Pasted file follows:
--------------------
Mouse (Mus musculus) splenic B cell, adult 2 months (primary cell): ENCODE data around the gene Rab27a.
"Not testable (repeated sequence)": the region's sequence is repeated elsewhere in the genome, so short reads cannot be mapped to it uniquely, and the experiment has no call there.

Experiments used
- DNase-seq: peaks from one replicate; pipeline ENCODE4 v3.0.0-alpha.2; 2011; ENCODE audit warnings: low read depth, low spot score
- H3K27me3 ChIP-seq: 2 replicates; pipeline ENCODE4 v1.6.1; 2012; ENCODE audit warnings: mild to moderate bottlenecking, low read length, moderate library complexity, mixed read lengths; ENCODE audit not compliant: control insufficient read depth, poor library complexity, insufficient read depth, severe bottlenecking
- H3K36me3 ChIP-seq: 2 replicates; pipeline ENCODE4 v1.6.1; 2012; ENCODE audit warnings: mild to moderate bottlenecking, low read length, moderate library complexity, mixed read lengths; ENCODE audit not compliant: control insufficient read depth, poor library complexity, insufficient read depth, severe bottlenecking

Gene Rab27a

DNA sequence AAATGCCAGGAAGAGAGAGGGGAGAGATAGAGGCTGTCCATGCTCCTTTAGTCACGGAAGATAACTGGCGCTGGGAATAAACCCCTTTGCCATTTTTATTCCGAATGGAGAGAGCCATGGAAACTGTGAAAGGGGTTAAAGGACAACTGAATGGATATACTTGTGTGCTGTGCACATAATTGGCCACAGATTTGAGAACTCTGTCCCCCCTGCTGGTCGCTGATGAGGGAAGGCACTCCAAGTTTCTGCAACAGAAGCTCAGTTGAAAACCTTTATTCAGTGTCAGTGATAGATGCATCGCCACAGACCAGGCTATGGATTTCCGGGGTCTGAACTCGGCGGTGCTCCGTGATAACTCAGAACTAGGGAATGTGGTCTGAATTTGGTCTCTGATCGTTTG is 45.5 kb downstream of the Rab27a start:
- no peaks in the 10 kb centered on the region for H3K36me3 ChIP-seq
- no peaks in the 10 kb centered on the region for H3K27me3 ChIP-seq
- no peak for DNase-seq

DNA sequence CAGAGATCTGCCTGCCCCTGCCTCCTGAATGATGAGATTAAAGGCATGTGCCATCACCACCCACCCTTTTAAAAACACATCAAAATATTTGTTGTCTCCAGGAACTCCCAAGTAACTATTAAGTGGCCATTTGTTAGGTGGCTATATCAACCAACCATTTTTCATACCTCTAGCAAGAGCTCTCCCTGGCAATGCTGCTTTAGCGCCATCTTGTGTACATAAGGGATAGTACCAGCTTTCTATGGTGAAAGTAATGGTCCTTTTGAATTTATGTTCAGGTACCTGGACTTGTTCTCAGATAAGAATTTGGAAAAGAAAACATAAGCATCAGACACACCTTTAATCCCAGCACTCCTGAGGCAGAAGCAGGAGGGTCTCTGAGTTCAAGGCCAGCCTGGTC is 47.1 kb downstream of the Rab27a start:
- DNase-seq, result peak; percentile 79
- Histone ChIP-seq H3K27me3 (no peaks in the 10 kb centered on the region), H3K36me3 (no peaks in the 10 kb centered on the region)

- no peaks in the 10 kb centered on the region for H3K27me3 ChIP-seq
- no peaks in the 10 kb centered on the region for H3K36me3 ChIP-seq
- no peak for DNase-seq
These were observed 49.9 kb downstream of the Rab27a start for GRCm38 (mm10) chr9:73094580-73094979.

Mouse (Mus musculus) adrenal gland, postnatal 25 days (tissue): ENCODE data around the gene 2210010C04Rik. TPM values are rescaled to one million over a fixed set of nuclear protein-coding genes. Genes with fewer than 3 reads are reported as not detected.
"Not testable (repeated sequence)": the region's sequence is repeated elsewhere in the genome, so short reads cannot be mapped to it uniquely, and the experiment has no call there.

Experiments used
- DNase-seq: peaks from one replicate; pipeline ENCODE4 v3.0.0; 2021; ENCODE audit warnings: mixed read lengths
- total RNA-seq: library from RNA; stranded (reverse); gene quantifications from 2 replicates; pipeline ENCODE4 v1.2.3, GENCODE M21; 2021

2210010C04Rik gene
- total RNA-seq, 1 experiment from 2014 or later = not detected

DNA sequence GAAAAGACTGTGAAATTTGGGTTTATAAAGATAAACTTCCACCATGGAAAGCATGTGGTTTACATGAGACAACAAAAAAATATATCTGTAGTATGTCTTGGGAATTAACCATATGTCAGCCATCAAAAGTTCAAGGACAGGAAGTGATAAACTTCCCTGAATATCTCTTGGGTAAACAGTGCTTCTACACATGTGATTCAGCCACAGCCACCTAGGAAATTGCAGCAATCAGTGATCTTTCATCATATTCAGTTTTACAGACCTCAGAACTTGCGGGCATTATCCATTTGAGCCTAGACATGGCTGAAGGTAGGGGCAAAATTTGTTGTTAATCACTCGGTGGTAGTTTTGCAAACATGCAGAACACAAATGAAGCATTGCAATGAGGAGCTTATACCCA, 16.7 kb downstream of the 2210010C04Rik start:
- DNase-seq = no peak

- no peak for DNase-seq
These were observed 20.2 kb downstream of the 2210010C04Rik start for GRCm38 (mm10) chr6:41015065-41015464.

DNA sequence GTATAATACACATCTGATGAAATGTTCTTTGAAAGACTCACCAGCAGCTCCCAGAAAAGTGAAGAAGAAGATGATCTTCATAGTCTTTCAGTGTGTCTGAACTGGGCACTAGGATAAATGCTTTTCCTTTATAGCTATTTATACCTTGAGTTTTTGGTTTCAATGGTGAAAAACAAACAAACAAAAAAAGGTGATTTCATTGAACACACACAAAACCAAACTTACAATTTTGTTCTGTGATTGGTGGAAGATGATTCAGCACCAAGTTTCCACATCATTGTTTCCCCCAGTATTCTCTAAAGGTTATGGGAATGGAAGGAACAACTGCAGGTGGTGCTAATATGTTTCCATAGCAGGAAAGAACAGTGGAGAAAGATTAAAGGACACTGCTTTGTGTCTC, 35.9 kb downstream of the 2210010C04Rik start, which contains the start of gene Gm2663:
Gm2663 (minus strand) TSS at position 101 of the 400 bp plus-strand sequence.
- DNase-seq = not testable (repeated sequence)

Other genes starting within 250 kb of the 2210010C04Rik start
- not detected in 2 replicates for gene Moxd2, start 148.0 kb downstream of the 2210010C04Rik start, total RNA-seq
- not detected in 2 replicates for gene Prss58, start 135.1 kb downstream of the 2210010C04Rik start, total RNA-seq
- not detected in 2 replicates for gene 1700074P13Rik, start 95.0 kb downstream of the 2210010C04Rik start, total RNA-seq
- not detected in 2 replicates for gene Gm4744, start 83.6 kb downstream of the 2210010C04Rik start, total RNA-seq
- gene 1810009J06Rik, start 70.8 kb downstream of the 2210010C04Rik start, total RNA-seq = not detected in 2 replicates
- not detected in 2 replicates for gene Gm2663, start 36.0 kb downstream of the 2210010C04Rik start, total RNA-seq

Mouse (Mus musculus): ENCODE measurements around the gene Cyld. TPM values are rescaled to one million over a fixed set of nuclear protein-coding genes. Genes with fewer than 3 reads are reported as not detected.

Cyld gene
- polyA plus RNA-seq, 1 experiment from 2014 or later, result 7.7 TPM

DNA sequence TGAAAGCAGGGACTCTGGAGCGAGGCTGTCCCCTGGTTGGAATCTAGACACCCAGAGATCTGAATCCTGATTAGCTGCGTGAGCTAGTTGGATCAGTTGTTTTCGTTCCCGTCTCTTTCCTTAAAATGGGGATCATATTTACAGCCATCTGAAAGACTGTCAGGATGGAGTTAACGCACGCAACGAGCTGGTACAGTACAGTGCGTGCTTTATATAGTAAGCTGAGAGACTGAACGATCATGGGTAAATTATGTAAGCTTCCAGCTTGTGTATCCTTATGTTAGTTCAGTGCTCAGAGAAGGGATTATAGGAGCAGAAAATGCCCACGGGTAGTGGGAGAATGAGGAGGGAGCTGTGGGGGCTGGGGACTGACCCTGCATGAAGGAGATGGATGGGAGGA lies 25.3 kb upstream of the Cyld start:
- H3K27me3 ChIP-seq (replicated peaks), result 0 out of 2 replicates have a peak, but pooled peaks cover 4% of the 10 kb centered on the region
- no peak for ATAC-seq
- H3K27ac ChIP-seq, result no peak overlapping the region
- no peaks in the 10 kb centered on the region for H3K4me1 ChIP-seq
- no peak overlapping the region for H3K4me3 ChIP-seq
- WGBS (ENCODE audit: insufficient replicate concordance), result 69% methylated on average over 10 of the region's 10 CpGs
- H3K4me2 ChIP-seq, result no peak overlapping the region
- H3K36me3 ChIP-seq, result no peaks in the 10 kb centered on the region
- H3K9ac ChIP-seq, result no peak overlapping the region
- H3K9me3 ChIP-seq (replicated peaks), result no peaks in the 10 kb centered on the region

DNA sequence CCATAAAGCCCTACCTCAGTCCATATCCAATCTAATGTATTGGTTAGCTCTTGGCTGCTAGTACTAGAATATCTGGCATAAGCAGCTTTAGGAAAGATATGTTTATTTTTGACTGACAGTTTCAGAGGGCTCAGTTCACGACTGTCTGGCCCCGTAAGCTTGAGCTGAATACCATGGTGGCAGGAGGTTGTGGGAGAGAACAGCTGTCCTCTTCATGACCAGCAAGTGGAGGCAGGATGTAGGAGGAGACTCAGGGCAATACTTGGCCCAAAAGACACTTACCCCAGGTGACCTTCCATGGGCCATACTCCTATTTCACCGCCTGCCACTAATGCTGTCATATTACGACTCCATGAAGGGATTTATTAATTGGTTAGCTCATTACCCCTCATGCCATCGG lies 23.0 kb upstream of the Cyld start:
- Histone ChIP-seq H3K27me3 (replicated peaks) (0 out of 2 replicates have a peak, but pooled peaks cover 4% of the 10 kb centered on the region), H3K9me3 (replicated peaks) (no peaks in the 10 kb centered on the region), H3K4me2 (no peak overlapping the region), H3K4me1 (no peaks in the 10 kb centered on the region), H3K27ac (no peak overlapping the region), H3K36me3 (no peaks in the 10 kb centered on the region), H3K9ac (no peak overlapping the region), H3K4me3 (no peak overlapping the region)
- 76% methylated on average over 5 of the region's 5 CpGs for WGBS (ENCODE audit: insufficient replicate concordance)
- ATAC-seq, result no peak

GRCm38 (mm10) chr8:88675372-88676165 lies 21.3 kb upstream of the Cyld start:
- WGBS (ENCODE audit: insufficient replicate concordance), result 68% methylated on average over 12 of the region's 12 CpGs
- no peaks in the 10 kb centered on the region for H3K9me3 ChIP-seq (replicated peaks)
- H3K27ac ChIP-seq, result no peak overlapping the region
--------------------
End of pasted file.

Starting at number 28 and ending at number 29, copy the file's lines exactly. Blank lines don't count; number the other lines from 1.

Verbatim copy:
- no peak for DNase-seq
These were observed 20.2 kb downstream of the 2210010C04Rik start for GRCm38 (mm10) chr6:41015065-41015464.